What is passive infrastructure sharing?

01 January 2010 |


Passive infrastructure sharing involves multiple operators sharing the same passive infrastructure as a means to reduce the costs associated with real estate, access rights and preparing sites for the requirements of active infrastructure.

As a general rule in the cellular industry, passive infrastructure sharing encompasses all the non-electronic elements required of a cell site. These can include: the tower itself, buildings or shelter, air conditioning plant, security, electricity generation capability for back-up, an electrical supply, technical premises and pylons.

The electronic elements required by a cell site such as base stations, microwave radio equipment, switches, antennae and transceivers don’t fall under the scope of passive infrastructure.

What advantages does it offer?

Although it doesn’t go as far as full infrastructure sharing, passive infrastructure sharing addresses many of the costs of establishing a cell site. In fact, some commentators report that it can address up to 60% of the cost of new site build, although more regularly figures of 30% to 50% are cited. In addition, because it confines its sharing to the facilities management and real-estate aspects of a cell site, it does not impinge on end-user service provision or require the same complexity of management that full sharing necessitates.

Full sharing schemes often fall down as network performance potentially could be affected by sharing. For example, a network sharing deal between Zain Zambia and MTN broke down last August because of concerns that the operators couldn’t guarantee quality. Zain has, however, remained committed to the sharing concept with its Kenyan operation and has agreed to share 300 base stations over 15 years in Kenya with Essar Telecom Kenya.

In developed markets, it’s a similar story with some very large players treading with caution. Vodafone and Telefonica announced a passive sharing deal earlier this year that will see the two companies share passive assets and will supersede Vodafone’s previous agreement with Orange. The two companies have argued that the key to the deal was its simplicity and they now plan to work in a carefully staged process towards greater cooperation between their networks with transmission the next aspect of the network that might be shared. However, both have no intention of a full network merger, arguing that retaining control of spectrum continues to be a key priority. That’s a classic example of passive infrastructure sharing in which sites and civil engineering are shared, but spectrum and equipment that affects the carrier’s ability to deliver quality of service or specific offerings are left out of the sharing equation.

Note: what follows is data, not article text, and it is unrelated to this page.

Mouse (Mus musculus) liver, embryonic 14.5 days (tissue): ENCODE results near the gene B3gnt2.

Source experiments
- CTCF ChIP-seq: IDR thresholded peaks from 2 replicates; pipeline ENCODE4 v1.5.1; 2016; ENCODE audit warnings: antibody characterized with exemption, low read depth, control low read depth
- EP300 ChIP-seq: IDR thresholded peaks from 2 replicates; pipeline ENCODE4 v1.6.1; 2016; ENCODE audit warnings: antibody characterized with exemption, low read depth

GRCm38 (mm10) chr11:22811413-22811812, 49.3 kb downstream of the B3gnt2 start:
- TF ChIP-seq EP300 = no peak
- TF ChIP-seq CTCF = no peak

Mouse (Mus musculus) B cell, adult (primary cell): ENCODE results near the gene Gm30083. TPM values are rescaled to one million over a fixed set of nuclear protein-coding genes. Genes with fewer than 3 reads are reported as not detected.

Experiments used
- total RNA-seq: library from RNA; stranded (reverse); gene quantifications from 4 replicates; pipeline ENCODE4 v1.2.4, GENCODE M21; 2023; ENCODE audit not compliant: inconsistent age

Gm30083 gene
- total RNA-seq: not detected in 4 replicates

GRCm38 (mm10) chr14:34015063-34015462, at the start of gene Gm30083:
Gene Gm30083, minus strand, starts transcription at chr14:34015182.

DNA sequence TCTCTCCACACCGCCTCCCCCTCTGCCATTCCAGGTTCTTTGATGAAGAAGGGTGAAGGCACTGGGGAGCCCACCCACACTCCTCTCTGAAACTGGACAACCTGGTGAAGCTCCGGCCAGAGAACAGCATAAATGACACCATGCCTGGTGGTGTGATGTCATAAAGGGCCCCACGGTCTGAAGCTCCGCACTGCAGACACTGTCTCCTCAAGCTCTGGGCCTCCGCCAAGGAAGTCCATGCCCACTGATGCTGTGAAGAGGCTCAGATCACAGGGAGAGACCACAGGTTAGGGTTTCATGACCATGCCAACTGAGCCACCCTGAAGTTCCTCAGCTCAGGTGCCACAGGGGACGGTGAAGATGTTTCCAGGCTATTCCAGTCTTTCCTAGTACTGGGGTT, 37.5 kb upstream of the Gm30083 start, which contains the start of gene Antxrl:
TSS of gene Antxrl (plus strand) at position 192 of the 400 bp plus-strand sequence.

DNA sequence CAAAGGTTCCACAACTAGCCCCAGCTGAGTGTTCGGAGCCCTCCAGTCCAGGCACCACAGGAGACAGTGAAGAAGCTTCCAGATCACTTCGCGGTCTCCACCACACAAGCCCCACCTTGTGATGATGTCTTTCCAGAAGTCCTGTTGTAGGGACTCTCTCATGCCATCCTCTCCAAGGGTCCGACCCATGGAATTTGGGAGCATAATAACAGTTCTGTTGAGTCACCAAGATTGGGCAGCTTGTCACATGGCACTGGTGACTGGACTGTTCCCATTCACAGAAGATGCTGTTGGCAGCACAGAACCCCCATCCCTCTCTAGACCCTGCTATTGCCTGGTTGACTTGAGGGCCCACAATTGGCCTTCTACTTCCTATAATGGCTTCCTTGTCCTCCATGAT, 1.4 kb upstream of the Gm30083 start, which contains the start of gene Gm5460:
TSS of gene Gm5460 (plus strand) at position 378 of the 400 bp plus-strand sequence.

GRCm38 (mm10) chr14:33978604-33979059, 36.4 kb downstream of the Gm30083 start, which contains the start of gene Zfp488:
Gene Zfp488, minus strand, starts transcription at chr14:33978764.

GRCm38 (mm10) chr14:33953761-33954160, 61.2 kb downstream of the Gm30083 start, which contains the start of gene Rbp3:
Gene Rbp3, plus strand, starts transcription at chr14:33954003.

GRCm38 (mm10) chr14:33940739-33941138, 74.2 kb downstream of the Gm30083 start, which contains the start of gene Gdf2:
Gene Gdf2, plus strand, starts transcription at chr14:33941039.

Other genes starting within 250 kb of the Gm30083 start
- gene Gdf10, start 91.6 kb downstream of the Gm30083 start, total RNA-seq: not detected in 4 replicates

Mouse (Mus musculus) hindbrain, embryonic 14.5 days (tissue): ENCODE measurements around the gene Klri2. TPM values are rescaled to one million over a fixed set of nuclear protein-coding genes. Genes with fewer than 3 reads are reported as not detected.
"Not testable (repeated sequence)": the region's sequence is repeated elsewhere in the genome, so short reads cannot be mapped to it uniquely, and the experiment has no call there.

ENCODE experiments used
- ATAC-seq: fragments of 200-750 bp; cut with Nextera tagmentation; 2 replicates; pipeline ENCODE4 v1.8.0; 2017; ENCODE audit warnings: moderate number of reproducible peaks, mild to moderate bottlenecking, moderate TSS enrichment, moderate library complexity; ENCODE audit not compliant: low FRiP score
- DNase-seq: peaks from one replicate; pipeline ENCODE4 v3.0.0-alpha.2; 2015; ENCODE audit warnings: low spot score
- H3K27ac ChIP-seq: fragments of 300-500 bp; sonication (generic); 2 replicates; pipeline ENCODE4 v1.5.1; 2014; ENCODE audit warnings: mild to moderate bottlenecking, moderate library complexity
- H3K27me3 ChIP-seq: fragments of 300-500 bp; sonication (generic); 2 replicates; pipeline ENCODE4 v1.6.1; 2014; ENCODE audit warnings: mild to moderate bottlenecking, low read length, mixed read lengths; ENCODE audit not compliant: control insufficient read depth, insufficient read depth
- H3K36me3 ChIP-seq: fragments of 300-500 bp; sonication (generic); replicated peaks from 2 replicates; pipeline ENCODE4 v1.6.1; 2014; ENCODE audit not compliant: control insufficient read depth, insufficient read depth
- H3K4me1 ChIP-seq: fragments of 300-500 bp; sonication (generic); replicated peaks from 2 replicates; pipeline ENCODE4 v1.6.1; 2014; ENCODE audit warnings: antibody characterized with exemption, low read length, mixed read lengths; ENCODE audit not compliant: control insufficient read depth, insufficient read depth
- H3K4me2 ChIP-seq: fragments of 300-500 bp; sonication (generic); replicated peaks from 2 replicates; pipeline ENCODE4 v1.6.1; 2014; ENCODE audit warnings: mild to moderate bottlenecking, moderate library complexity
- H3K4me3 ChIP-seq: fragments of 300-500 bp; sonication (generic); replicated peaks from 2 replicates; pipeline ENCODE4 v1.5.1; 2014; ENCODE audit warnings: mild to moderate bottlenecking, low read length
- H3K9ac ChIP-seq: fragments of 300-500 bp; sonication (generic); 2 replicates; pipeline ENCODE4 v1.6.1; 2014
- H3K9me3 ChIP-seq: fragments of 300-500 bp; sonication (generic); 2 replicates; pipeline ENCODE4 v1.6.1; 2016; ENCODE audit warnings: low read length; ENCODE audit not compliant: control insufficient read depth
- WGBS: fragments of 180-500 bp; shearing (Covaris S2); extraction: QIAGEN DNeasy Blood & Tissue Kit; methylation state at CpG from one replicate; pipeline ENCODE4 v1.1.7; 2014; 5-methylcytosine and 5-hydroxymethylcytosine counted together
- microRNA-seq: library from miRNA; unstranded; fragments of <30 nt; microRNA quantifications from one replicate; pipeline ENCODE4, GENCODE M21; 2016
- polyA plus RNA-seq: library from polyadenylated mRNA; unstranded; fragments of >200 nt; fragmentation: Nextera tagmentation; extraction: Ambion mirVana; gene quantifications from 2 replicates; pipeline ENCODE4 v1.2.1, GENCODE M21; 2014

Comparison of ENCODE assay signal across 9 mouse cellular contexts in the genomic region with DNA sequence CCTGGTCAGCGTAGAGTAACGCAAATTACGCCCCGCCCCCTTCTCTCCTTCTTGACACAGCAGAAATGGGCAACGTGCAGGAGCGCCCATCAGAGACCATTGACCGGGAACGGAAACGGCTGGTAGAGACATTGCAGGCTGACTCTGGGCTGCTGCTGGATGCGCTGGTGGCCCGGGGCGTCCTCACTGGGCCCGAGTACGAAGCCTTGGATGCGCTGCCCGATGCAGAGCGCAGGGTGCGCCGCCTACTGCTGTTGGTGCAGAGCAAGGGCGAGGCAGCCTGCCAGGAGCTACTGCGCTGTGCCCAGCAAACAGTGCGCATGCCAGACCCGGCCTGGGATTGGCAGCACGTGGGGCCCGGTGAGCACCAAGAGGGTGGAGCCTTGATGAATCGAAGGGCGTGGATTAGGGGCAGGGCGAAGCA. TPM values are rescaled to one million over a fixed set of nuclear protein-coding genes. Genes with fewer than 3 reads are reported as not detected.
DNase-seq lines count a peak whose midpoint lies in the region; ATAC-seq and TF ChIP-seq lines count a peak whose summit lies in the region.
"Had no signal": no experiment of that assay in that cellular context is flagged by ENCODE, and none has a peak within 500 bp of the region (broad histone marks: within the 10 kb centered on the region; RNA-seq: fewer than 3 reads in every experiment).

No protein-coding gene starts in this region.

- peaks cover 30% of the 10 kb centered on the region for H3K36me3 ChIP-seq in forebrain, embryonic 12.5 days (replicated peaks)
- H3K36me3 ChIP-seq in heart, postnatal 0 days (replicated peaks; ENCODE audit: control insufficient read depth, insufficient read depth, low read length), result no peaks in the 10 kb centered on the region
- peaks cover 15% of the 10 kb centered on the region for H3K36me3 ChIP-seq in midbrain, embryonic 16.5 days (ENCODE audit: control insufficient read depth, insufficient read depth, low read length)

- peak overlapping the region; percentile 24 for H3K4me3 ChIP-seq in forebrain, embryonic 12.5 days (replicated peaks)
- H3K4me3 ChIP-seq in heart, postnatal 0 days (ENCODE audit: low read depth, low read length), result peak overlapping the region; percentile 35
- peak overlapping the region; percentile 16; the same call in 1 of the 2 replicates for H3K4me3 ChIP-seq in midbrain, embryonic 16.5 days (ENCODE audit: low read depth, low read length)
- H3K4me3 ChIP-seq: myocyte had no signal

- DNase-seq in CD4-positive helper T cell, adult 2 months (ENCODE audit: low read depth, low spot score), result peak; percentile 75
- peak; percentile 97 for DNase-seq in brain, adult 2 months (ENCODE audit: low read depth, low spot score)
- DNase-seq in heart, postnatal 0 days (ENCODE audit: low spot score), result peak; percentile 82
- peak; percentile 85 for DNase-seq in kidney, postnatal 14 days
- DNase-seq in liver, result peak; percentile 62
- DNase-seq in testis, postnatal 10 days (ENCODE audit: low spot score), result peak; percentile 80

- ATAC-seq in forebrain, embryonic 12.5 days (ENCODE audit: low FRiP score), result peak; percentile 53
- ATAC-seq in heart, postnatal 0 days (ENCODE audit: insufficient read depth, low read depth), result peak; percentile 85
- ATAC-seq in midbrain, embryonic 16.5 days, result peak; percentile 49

How can passive sharing be managed?

Passive infrastructure sharing can be managed by the site owner who then acts as a landlord to its tenants. In some cases, that might involve a carrier making its facilities available to a competitor – in exchange for rental income. An example of this is Reliance Communications in India, which has demerged its real estate into a new business called Reliance Infratel and plans to have 55,000 towers by mid 2009.

Alternatively, a joint venture company may be formed between participants. An example of this is MBNL, the joint venture established between T-Mobile UK and 3 UK, which manages the operators’ 3G infrastructure – both passive and active – in its entirety. Another example confined to passive infrastructure is Indus Towers, a joint venture between Bharti Airtel, Vodafone Essar and Idea Cellular, which announced, in late 2007, they were to pool their individual tower ventures to form the world’s largest tower company. Finally, civil engineering companies are getting in on the act. Providers, such as GTL, build capacity and lease it to carriers. The company’s chief executive has gone on record stating that if two carriers locate at each tower the industry could save between $3 billion and $4 billion in India alone.

Management of infrastructure sharing throws up a series of concerns. There are complex issues to take into account such as taxation, apportioning costs and understanding how usage of such shared assets can be accurately accounted for within carriers’ existing business lines and practices. Issues such as depreciation and apportionment of maintenance costs are at the forefront of thrashing out an agreement and the more fluid, usage-based models of agreement are notoriously challenging to make workable.

Is passive sharing only applicable to mobile carriers?

It is also relevant to fixed-line operators pursuing network build in areas such as fibre to the home (FTTH). Approximately 60% of the capex required for FTTH is in ducts and trenching required to deliver fibre to the home. Some authorities are actively encouraging sharing in this light. For example, the New Zealand regulator has required all those who plan to be involved in the process to work together and expects to achieve cost savings of 38% as a result of the collaboration and cooperation being pursued in the country.